This need for building a greater cultural co-operation is something which Prince Khalid Al-Faisal and The Prince of Wales firmly agree upon.  As long ago as 1993, The Prince of Wales in his capacity as patron of the Oxford Centre for Islamic Studies, in a lecture entitled “Islam and the West” argued, that tolerance, respect and understanding for each other’s culture, and exchanges between them, are vital in helping to break down prejudice.  He also urged that people look at those things that bind our two worlds together, as they are so much more powerful than that which divides us. It is within this spirit that Prince Khalid Al-Faisal and The Prince of Wales developed over many years, a friendship that has brought together the many common things that they jointly share, especially in the wide range of their cultural interests and patronage of the arts. Both princes also share a unique position as being amateur royal artists, but also patrons of the arts through their official roles and positions.

Prince Khalid Al-Faisal began painting while he was a schoolboy at the Model School in Taif, but his artistic activities went on hold during his time as a student in the United States and Oxford in the late 1950s and early 1960s. When Prince Khalid Al-Faisal was appointed Governor of Asir Province in 1968, he took up painting again as an occasional pastime. “It was only in the 1980’s that I started to take it up much more seriously.  I ended up with lots of pictures but no room or use for them. So I used to burn them. Someone said ‘Why are you doing this? You might as well exhibit them to raise money for the King Faisal Foundation.’  So this is exactly what I did.”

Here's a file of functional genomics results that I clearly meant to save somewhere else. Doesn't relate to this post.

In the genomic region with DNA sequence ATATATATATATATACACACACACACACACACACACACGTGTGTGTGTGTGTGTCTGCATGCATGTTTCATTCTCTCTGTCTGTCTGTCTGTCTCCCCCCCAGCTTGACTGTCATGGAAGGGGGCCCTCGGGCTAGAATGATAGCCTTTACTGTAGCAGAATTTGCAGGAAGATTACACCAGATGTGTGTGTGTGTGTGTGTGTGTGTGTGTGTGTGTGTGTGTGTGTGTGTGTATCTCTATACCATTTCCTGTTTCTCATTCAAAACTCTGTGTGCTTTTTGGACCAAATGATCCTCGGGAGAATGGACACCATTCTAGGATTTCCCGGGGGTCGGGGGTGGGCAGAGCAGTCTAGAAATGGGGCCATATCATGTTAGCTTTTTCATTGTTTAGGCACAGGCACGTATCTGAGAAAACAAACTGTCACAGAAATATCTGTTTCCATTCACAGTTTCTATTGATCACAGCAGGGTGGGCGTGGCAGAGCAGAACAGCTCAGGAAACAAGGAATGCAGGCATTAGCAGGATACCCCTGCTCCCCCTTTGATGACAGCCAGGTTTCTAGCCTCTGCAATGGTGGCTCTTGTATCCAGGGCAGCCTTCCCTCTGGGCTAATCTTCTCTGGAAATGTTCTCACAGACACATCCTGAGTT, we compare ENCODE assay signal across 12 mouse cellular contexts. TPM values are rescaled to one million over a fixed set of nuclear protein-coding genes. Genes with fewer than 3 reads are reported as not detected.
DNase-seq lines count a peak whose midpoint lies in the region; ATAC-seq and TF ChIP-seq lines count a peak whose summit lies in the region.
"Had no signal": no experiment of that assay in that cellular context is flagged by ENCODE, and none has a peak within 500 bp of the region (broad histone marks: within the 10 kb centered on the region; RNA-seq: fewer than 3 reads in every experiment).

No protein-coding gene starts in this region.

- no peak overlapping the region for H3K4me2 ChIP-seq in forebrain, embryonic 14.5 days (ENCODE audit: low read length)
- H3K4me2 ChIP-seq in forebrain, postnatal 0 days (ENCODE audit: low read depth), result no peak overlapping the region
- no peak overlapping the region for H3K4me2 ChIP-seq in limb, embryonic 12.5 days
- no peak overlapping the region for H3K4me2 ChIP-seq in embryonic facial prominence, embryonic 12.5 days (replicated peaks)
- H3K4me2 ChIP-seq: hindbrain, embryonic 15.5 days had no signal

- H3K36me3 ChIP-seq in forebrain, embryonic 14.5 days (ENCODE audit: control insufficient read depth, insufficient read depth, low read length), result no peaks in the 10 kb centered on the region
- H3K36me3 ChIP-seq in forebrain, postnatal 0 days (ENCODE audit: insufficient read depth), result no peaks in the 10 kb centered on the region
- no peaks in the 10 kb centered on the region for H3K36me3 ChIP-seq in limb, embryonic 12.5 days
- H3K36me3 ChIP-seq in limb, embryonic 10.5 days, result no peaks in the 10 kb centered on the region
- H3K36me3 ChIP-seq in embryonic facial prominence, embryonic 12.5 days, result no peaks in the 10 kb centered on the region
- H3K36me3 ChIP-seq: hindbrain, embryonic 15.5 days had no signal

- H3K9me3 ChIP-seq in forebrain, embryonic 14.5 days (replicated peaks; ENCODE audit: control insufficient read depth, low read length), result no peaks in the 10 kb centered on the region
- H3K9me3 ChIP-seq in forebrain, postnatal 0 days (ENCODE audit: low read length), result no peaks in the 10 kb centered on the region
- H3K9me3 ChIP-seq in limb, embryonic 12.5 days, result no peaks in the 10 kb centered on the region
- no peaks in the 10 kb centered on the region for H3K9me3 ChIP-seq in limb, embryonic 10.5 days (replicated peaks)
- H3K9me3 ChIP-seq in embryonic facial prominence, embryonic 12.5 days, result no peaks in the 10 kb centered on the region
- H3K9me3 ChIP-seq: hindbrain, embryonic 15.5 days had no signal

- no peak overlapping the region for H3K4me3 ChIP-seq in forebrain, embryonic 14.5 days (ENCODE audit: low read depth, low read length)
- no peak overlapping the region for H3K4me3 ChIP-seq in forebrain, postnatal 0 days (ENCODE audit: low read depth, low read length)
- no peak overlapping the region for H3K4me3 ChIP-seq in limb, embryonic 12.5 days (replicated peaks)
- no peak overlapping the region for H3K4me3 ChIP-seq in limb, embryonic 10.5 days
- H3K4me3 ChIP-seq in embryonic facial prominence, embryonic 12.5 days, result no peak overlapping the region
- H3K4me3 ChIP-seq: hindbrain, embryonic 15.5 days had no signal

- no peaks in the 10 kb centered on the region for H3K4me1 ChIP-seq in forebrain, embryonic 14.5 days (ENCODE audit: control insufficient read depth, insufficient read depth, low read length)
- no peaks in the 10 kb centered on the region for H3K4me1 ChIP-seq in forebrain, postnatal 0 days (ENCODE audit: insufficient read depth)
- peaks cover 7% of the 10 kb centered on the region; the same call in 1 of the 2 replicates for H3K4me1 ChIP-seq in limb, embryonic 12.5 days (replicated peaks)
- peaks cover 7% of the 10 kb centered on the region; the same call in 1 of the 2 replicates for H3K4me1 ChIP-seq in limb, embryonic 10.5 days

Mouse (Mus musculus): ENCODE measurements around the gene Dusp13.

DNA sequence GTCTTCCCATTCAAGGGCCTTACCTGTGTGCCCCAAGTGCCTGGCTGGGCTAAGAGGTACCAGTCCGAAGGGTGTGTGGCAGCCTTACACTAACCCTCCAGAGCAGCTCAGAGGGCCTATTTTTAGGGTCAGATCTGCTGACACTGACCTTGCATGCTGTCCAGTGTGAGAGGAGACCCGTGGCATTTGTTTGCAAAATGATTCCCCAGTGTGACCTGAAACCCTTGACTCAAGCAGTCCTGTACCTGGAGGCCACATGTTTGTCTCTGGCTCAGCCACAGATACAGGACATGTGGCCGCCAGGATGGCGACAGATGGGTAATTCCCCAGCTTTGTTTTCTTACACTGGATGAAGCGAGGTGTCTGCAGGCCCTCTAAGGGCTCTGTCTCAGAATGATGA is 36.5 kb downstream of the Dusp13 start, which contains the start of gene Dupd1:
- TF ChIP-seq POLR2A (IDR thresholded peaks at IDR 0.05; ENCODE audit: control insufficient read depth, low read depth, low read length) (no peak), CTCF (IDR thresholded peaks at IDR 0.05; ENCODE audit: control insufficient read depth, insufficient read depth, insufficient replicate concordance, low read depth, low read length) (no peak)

The King Faisal Foundation, (www.kff.com) of which Prince Khalid Al-Faisal is the Director-General, was created to honour his late father, King Faisal bin Abdul Aziz (reigned 1964-1975). It was established by the late King’s eight sons who drew up a charter which would present the already familiar concept of philanthropy in an innovate way, while still respecting and promoting the teaching of Islam and its culture throughout the world. The Foundation’s activities include the promotion of self-sufficiency among less fortunate communities, furthering national and international cultural, academic and scientific knowledge through its education and award programmes and being self financing through its proven, practical expertise in managing investments. It is today one of the largest philanthropic organisations in the world and hosts the prestigious annual King Faisal Prize.

The Prince of Wales did not take up painting seriously until the mid-1980s, when he started to paint landscape watercolours. Since then, he has painted over 450 pictures, many of which hang at his Gloucestershire home, Highgrove House.

Art critics and commentators visiting Painting & Patronage were unanimous that the two princes’ latest paintings are much livelier and more colourful than anything they have painted before. They show how experimental both Prince Khalid Al-Faisal and The Prince of Wales are becoming with different painting techniques and reveal a greater freedom of expression and confidence. “Colour has become something to enjoy for its own sake, rather than being just a descriptive element of visual language,” commented one observer. Prince Khalid Al-Faisal’s art studio is situated in the privacy of his home and beautiful gardens overlooking Abha, regional capital of Asir province. It is spacious, well lit and has the atmosphere of a special place of retreat. He said: “My painting was, and still is, a very welcome break from my official duties. In a way it is a sort of spiritual sport in which I forget everything, relax and paint.”

His pictures are mostly produced in series, which sometimes represents a burst of painting activity in his studio over a few days, during which he can work on as many as five canvases at a time. However, these intensive art sessions, some involving several hours of furious painting, can come in between barren periods, which might continue for six months, because his commitments as Governor do not afford him much time to paint.